Yes. But again, it is because it is convenient that I work in this manner. It didn’t start out this way however. Yet, over time I feel that being present and speaking to the people and walking the land where the history was spun spurs me on to create an honest, endearing, and informed narrative whereas I’m not pulling it all out of my ass.
Let say – you never know – you have an exhibition in the Stedelijk Museum in Amsterdam, on which aspect of the history would your story focus?
Oh my friend, if given the opportunity to show there, there would be no shortage of material I could use when it comes to the United Provinces. Hahahaha. I guess I would go deeper into the inner workings of the V.O.C. and the Dutch penchant for great liberalism on one hand yet great wealth hunger, and self sabotage on the other. I will be returning to what would have been the Napoleonic period soon so get ready!
Irene of the Sisters of the Red Wood, 2014.
You use friends and colleagues as models in your work. For a practical reason or is there an underlying philosophy?
At first I used my friends for purely aesthetic reasons. I have great looking friends from all over the world and why not. But then, as time progressed I realized that everyone that I chose embodied the virtues (and lack thereof), of the characters that I had created in my mind. So, in retrospect, I believe that my friends and colleagues fleshed out the characters for me.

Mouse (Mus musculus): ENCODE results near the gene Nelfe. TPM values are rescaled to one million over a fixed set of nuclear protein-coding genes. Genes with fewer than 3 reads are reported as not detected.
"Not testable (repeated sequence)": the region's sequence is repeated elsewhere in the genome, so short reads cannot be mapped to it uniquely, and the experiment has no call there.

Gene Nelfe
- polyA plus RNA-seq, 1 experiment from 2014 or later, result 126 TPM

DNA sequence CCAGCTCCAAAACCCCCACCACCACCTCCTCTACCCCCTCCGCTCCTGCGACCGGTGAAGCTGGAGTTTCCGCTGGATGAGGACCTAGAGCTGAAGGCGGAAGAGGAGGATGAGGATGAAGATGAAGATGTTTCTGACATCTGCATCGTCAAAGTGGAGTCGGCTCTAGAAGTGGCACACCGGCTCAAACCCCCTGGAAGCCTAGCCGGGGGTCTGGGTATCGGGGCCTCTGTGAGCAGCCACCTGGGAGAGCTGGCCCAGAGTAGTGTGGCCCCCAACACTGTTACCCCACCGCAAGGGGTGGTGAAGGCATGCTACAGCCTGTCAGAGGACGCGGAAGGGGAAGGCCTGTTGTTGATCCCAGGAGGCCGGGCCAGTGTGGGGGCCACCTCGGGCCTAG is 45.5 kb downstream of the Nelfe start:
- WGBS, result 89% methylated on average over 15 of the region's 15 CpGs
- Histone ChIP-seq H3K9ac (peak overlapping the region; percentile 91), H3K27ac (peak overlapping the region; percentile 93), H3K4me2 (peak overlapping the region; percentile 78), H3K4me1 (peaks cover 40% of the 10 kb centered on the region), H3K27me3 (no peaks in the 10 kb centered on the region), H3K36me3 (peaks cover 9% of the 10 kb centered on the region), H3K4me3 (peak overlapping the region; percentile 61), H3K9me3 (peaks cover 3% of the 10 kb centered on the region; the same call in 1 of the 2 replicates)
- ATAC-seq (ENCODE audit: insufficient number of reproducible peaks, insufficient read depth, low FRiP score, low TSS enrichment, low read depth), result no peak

Map of Europe, 2012.
In your exhibitions portraits and maps have a dominant present. For a reason? Is it to personalize the history, to make it more concrete, accessible?
The portraits and maps do serve to inform the viewer first as who the major characters within a particular chapter are. The bigger the portrait, the bigger the character and the only exception would be in the large portraits of battle scenes. Since most of the description of my work is in the actual title, for the portraits, my codified “imperial tattoo system” provides more clues and verbiage to the subject in order to help the viewer understand more about the story. This device also allows the portrait to exist within its own space. The maps however are pure visuals and information. And I truly enjoy making them, all of it really. To create the artifacts that go with my alternative history is and has been a thrilling experience.
There is a lot of humor in your work, especially in the details of the individual works. On purpose or are you just a funny guy?
Ha! Sometimes it’s on purpose and initially I think it was my way of dealing with the violent, and traumatic gravitas of history and furthermore how to convey that to an audience. It’s like the parable of the jester. The jester was given carte blanche to insult the royalty and the court with impunity while the self-proclaimed revolutionary was condemned and oftentimes executed for expressing the same sentiments. It is the parable of the trickster god who while lesser than his mightier counterparts in terms of sheer power manages to exert the same amount, if not more of influence upon the populace that know of them. And on a personal level, it is indicative of my upbringing as a Black male in the United States (or anywhere in the Western psyche for that matter). Casting any light upon the White male hierarchy outside of the accepted canon requires superhuman (albeit tiring) cleverness, deftness, and diplomacy to which other groups are not so subjected. I don’t feel like this all the time but my black survival training always pushes this “behavior” into my frontal lobe. A shameful bi-product of living within the veil of unending racism. Yet, on a different note, I do consider myself to be quite funny.
Your Crew Is Not A Shield, 2014.